After months of hand-wringing and fulmination, the screws are finally tightening on bankers' compensation. Three big recent stories suggest that government may finally try to regulate Wall Street paychecks: 

  • Citigroup CEO Vikram Pandit admits that a $100 million bonus is too much to pay his top energy trader.
  • EU leadership is planning to demand global regulation for banker pay at next week's G20.
  • The Fed is considering whether to use pay caps as a way to curb risk-taking at over 5,000 banks.

Reactions from some financial analysts are predictably irate. But a few writers have come to believe that it's time for some form of regulation:
  • The Time Has Come, writes Evan Newmark at The Wall Street Journal: "Here is what an ardent free-market libertarian like me has to say to them: Too bad. It could be much worse...Let's not kid ourselves that Wall Street has truly learned its lesson about crazy incentives. The multi-year guarantee is back. The expensive and destabilizing game of Wall Street executive musical chairs is back."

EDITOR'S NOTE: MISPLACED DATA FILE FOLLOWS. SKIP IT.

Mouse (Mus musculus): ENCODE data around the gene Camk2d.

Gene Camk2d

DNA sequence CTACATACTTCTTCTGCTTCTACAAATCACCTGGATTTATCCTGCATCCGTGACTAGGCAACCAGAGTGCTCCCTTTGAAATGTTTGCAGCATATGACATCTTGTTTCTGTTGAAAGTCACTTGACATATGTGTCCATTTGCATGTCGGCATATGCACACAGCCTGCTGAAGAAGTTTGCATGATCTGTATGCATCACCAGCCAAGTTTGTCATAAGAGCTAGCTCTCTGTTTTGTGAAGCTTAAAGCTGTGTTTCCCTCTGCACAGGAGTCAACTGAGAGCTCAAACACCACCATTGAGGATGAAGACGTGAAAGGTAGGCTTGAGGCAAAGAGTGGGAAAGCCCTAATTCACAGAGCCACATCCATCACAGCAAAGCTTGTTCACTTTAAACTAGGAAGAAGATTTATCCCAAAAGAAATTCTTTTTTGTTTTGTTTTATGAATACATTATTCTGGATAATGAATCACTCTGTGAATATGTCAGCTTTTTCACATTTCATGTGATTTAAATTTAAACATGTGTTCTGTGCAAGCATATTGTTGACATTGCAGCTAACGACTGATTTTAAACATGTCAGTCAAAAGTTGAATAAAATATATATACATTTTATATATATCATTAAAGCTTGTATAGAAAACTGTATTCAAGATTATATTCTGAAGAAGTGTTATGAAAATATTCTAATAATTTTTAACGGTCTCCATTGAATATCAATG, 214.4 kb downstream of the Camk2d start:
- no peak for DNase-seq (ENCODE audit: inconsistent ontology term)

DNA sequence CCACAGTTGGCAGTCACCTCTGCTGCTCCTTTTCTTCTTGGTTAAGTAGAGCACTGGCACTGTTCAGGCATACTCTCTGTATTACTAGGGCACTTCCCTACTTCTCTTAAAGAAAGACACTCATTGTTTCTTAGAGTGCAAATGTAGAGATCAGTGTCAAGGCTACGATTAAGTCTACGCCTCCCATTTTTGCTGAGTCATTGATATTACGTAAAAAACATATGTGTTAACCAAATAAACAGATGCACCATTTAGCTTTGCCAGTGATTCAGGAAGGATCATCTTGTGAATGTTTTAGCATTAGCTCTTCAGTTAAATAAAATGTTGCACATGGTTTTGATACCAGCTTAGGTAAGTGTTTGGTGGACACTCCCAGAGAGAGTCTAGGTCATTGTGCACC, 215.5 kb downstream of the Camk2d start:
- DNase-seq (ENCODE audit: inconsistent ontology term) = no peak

• A 'Phenomenally Bad Idea,' says James Pethokoukis at Reuters. "Of course, this is a lousy idea. Banker pay didn't cause the financial crisis. The government should not be micromanaging private-sector compensation. Also, the more the Fed is involved in the regulatory process, the more it is open to political scrutiny."
  • Congress is Letting the Fed Do its Dirty Work, writes Lita Epstein in Daily Finance. "The Fed believes it already has the authority to take action through its existing supervisory powers, which include overseeing a bank's soundness. Even if those powers have been questioned by some in Congress, I doubt they would try to stop the Fed. I think Congress would prefer to see the problem to go away so they don't have to try to get a bill passed."
  • Good Idea, if the Fed is Serious, says Yves Smith at Naked Capitalism. "It is hard to believe the central bank's heart is in this. The Fed has thrown an extensive safety net under the banking industry and has proposed zero in the way of measures to combat the moral hazard and bad incentives creative by such massive subsidies of risk-taking....The proposed measures are not extensive or intrusive enough to deal with the fact that we now officially have a system of socialized losses and privatized gain."
  • A Cosmetic Change? wonders the Atlantic's own Daniel Indiviglio. "The Fed's compensation oversight might not reduce compensation levels by one penny -- it could just change the mechanics for how banks pay their employees. In analyzing a speech Goldman Sachs CEO Lloyd Blankfein gave a few weeks ago, I noted that he called for Wall Street compensation changes without actually saying that bankers should be paid less. The Fed's regulatory framework could very well have the same philosophy."